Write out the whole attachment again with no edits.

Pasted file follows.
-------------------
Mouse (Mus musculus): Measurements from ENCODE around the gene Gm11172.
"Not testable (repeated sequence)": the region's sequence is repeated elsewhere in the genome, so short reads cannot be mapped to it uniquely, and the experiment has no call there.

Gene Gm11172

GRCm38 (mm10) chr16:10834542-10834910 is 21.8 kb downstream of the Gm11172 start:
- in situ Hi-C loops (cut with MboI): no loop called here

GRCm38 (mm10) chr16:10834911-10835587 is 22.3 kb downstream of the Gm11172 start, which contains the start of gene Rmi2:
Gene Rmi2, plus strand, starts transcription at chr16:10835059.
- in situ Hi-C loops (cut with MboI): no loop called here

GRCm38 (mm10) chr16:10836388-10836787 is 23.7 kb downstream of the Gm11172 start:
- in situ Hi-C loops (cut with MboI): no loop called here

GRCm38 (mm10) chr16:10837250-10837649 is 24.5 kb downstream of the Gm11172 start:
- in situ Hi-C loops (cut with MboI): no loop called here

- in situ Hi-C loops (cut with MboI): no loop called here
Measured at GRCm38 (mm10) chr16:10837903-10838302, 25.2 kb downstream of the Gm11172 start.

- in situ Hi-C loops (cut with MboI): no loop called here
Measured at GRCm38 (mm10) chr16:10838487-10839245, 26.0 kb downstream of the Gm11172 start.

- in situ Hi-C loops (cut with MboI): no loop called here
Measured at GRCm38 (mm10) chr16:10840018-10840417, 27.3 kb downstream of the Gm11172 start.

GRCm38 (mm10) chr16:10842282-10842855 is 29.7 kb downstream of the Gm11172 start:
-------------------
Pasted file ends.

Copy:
Mouse (Mus musculus): Measurements from ENCODE around the gene Gm11172.
"Not testable (repeated sequence)": the region's sequence is repeated elsewhere in the genome, so short reads cannot be mapped to it uniquely, and the experiment has no call there.

Gene Gm11172

GRCm38 (mm10) chr16:10834542-10834910 is 21.8 kb downstream of the Gm11172 start:
- in situ Hi-C loops (cut with MboI): no loop called here

GRCm38 (mm10) chr16:10834911-10835587 is 22.3 kb downstream of the Gm11172 start, which contains the start of gene Rmi2:
Gene Rmi2, plus strand, starts transcription at chr16:10835059.
- in situ Hi-C loops (cut with MboI): no loop called here

GRCm38 (mm10) chr16:10836388-10836787 is 23.7 kb downstream of the Gm11172 start:
- in situ Hi-C loops (cut with MboI): no loop called here

GRCm38 (mm10) chr16:10837250-10837649 is 24.5 kb downstream of the Gm11172 start:
- in situ Hi-C loops (cut with MboI): no loop called here

- in situ Hi-C loops (cut with MboI): no loop called here
Measured at GRCm38 (mm10) chr16:10837903-10838302, 25.2 kb downstream of the Gm11172 start.

- in situ Hi-C loops (cut with MboI): no loop called here
Measured at GRCm38 (mm10) chr16:10838487-10839245, 26.0 kb downstream of the Gm11172 start.

- in situ Hi-C loops (cut with MboI): no loop called here
Measured at GRCm38 (mm10) chr16:10840018-10840417, 27.3 kb downstream of the Gm11172 start.

GRCm38 (mm10) chr16:10842282-10842855 is 29.7 kb downstream of the Gm11172 start: